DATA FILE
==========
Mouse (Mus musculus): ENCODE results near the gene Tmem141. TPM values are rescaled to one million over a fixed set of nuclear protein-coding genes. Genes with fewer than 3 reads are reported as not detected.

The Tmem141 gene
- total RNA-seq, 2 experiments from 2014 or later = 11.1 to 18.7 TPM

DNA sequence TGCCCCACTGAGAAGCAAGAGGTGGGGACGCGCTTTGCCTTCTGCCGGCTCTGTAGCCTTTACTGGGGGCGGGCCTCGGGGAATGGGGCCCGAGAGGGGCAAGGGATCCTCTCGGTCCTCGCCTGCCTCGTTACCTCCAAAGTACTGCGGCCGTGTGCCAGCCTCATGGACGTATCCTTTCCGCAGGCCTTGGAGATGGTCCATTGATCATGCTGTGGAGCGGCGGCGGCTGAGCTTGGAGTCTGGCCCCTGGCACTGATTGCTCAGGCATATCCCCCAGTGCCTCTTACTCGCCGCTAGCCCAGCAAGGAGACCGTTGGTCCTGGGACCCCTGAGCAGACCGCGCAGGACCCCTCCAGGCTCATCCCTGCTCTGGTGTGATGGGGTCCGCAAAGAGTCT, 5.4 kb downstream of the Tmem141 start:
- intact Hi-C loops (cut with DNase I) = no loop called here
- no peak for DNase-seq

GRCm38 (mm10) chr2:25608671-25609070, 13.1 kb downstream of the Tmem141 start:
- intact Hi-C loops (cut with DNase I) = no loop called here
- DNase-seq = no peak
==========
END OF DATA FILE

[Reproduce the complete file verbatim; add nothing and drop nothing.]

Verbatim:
Mouse (Mus musculus): ENCODE results near the gene Tmem141. TPM values are rescaled to one million over a fixed set of nuclear protein-coding genes. Genes with fewer than 3 reads are reported as not detected.

The Tmem141 gene
- total RNA-seq, 2 experiments from 2014 or later = 11.1 to 18.7 TPM

DNA sequence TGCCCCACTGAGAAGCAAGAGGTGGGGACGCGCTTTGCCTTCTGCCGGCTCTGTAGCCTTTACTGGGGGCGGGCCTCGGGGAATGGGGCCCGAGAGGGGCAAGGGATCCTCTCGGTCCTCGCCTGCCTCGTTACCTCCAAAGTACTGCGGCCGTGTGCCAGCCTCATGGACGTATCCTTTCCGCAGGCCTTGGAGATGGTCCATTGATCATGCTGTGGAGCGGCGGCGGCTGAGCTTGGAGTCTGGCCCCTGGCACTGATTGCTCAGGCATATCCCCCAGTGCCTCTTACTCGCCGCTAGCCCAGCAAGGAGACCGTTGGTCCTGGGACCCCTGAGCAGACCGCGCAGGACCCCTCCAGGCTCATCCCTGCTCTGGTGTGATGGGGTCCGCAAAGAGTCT, 5.4 kb downstream of the Tmem141 start:
- intact Hi-C loops (cut with DNase I) = no loop called here
- no peak for DNase-seq

GRCm38 (mm10) chr2:25608671-25609070, 13.1 kb downstream of the Tmem141 start:
- intact Hi-C loops (cut with DNase I) = no loop called here
- DNase-seq = no peak